• Computing device 102 is an electronic device that processes information. In the example of FIG. 3, computing device 102 comprises a data storage system 104, a memory 108, a secondary storage system 106, a processing system 118, an input interface 110, an output interface 112, a communication interface 114, one or more power sources 132, and one or more communication media 116. Communication media 116 enable data communication between processing system 118, input interface 110, output interface 112, communication interface 114, memory 108, and secondary storage system 106. Computing device 102 can include components in addition to those shown in the example of FIG. 3. Furthermore, some computing devices do not include all of the components shown in the example of FIG. 3. Each of components 104, 106, 108, 110, 112, 114, 116, 118, 120, 121, 122, 124, 126, 128, 130, and 132 can be interconnected (physically, communicatively, or operatively) for inter-component communications.
  • Data storage system 104 is a system that stores data for subsequent retrieval. In the example of FIG. 3, data storage system 104 comprises memory 108 and secondary storage system 106. Memory 108 and secondary storage system 106 store data for later retrieval. In the example of FIG. 3, memory 108 stores computer-executable instructions 121 and program data 120. Secondary storage system 106 stores computer-executable instructions 122 and program data 124. Physically, memory 108 and secondary storage system 106 each comprise one or more computer-readable storage media.
  • A computer-readable medium is a medium from which a processing system can read data. Computer-readable media include computer storage media and communications media. Computer storage media can further include physical devices that store data for subsequent retrieval. Computer storage media are not transitory. For instance, computer storage media do not exclusively comprise propagated signals. Computer storage media include volatile storage media and non-volatile storage media. Example types of computer storage media include random-access memory (RAM) units, read-only memory (ROM) devices, solid state memory devices, optical discs (e.g., compact discs, DVDs, BluRay discs, etc.), magnetic disk drives, electrically-erasable programmable read-only memory (EEPROM), programmable read-only memory (PROM), magnetic tape drives, magnetic disks, and other types of devices that store data for subsequent retrieval. Communication media includes media over which one device can communicate data to another device. Example types of communication media include communication networks, communications cables, wireless communication links, communication buses, and other media over which one device is able to communicate data to another device.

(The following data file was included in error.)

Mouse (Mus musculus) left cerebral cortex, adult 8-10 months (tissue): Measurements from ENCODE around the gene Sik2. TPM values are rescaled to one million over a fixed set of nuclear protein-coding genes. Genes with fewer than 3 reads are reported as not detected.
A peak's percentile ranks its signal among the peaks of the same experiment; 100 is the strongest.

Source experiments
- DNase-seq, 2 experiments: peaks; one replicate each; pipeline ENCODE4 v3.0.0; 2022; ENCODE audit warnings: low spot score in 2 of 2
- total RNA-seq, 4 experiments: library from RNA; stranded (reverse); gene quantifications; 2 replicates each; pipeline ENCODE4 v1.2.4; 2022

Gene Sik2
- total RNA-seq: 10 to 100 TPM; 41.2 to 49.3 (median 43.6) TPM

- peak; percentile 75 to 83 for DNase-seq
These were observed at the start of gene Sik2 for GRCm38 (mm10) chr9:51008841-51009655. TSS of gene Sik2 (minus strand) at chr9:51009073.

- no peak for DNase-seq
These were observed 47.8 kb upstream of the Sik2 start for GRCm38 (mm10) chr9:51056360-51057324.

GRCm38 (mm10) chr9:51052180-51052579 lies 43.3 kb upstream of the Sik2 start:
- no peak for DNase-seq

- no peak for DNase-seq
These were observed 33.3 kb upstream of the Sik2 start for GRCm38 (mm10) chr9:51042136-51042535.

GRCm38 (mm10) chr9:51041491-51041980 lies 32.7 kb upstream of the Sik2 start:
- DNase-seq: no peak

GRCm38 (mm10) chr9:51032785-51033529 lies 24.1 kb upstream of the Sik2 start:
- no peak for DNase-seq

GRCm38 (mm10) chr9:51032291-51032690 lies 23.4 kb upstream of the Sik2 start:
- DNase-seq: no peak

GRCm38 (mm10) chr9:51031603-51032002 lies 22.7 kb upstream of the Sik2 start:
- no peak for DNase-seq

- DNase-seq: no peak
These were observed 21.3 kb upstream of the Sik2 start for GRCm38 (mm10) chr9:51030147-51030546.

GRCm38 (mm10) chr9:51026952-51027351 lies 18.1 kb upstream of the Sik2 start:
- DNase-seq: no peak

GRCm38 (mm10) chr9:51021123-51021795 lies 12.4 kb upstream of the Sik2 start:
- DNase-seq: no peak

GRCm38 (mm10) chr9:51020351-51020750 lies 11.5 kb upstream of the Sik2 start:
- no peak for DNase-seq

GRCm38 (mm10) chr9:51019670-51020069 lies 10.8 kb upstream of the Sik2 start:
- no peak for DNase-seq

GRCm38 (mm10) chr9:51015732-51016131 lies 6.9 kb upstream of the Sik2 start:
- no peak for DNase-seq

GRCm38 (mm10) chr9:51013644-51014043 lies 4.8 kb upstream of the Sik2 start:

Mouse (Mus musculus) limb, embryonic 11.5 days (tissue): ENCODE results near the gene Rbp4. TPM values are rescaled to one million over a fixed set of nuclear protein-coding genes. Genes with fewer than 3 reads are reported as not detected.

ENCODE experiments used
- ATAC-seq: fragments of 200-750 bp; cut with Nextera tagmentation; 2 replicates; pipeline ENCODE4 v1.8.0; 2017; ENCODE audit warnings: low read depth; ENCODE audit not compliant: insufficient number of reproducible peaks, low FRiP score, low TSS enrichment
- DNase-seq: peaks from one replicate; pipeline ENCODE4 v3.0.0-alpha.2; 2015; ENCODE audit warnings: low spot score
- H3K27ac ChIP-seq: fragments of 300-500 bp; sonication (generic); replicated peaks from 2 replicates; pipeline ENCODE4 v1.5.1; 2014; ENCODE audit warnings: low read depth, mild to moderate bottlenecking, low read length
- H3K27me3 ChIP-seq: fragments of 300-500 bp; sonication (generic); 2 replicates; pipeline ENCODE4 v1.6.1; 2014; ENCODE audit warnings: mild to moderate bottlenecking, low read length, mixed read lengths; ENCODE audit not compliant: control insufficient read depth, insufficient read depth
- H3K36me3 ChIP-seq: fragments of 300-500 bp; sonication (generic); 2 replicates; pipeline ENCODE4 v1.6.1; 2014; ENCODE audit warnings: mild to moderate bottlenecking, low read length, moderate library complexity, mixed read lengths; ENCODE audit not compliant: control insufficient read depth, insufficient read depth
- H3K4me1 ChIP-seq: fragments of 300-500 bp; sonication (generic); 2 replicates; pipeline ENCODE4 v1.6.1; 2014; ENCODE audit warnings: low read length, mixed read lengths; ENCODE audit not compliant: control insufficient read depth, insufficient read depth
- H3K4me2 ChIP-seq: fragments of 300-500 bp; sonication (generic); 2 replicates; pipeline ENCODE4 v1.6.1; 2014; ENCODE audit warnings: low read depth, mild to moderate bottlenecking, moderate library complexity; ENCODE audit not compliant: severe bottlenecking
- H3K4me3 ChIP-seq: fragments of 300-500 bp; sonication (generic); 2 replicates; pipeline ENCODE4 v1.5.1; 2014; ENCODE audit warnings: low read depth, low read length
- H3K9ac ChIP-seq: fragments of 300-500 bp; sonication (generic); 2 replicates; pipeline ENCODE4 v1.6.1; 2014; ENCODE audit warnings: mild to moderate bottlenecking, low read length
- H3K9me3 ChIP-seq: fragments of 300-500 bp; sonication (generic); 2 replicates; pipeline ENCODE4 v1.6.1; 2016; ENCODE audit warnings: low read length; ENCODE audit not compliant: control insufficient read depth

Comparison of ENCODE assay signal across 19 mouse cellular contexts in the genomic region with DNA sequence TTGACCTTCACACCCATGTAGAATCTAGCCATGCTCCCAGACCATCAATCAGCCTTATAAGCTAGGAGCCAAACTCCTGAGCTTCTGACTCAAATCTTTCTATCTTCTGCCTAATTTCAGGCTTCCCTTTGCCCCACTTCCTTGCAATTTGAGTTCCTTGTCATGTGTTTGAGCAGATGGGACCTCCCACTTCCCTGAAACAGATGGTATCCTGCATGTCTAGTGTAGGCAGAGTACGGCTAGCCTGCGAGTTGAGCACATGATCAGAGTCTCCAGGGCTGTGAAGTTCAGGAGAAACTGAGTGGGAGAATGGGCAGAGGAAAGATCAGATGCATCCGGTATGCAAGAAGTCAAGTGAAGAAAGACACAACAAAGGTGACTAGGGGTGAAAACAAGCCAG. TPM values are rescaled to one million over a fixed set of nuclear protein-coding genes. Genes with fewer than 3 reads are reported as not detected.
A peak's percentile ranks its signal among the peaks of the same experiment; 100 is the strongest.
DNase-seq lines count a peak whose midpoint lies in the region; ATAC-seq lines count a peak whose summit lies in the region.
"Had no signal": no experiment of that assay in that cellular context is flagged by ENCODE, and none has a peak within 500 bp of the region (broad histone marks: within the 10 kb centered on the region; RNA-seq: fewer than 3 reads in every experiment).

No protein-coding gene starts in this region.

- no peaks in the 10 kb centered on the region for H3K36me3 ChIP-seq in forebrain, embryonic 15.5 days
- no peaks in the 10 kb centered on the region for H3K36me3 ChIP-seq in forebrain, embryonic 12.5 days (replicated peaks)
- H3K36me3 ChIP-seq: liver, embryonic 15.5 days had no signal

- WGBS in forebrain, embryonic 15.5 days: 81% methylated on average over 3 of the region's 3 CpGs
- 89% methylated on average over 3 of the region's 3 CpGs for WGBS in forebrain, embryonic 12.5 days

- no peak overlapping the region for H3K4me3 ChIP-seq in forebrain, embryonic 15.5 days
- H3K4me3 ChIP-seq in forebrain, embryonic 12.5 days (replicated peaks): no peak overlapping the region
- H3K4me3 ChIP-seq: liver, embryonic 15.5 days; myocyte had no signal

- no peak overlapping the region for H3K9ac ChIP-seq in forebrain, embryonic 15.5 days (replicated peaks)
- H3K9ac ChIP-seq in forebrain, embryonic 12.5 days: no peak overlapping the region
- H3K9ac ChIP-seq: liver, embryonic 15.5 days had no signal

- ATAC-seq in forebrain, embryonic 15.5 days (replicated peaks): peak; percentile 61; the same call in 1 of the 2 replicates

• Referring again to FIG. 3, processing system 108 is coupled to data storage system 104. Processing system 118 reads computer-executable instructions (e.g., 121, 122) from data storage system 104 and executes the computer-executable instructions. Execution of the computer-executable instructions by processing system 118 configures and/or causes computing device 102 to perform the actions indicated by the computer-executable instructions. For example, execution of the computer-executable instructions by processing system 108 can configure and/or cause computing device 102 to provide Basic Input/Output Systems (BIOS), operating systems, system programs, application programs, or can configure and/or cause computing device 102 to provide other functionality.
  • Processing system 118 reads the computer-executable instructions from one or more computer-readable media. For example, processing system 118 reads and executes computer-executable instructions 121 and 122 stored on memory 108 and secondary storage system 106.